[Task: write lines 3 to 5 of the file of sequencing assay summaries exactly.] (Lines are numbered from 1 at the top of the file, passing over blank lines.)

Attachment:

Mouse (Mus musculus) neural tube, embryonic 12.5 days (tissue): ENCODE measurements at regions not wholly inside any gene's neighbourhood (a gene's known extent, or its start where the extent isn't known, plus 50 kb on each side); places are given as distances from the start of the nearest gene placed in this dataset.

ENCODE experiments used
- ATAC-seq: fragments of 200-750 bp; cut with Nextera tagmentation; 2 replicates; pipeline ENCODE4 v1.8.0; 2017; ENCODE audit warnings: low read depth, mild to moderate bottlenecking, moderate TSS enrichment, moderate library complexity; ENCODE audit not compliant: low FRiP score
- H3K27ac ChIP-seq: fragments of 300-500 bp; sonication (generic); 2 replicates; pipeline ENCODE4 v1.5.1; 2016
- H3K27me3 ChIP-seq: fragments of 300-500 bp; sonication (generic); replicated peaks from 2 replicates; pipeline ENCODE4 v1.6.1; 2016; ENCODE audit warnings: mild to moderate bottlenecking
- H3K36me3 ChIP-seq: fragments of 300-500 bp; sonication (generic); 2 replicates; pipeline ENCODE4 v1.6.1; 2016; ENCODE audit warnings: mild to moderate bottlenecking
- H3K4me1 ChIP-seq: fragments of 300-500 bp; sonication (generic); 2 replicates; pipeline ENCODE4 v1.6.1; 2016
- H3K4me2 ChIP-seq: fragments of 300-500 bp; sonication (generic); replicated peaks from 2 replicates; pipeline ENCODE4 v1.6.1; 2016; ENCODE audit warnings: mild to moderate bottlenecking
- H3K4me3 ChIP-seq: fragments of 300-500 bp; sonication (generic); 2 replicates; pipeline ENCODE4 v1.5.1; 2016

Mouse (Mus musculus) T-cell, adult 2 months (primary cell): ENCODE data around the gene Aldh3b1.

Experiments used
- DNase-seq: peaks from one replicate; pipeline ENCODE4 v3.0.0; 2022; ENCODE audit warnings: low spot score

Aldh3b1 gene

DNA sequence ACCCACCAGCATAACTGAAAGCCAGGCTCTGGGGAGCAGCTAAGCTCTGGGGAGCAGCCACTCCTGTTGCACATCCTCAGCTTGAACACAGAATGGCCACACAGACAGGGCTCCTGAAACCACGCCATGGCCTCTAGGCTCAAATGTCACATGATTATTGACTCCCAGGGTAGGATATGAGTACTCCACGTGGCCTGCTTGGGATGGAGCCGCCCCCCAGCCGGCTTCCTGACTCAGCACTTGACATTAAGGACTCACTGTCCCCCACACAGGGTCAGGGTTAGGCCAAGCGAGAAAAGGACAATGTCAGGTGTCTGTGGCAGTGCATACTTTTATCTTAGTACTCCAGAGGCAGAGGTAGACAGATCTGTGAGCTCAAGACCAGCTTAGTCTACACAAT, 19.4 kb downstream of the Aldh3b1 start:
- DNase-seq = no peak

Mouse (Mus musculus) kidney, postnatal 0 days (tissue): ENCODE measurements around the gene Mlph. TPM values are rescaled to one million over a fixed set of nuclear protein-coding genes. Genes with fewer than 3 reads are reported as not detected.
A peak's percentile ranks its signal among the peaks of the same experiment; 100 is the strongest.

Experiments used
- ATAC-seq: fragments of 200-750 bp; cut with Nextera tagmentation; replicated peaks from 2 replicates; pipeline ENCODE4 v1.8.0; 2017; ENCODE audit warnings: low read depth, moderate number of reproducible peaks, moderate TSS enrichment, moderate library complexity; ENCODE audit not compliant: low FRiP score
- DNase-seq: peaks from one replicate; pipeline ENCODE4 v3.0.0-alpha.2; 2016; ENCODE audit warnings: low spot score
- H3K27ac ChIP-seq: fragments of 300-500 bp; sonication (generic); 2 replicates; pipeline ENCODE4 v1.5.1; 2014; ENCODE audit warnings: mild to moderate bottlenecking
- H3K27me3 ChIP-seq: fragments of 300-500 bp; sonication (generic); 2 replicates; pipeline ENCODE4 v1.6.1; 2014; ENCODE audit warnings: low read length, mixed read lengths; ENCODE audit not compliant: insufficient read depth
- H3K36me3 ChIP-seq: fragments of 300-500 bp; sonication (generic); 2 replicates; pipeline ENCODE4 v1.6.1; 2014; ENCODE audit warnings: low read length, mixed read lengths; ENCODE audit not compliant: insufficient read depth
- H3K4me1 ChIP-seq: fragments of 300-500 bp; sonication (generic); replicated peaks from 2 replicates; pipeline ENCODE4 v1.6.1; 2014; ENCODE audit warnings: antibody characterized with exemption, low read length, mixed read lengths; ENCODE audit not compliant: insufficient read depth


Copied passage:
- ATAC-seq: fragments of 200-750 bp; cut with Nextera tagmentation; 2 replicates; pipeline ENCODE4 v1.8.0; 2017; ENCODE audit warnings: low read depth, mild to moderate bottlenecking, moderate TSS enrichment, moderate library complexity; ENCODE audit not compliant: low FRiP score
- H3K27ac ChIP-seq: fragments of 300-500 bp; sonication (generic); 2 replicates; pipeline ENCODE4 v1.5.1; 2016
- H3K27me3 ChIP-seq: fragments of 300-500 bp; sonication (generic); replicated peaks from 2 replicates; pipeline ENCODE4 v1.6.1; 2016; ENCODE audit warnings: mild to moderate bottlenecking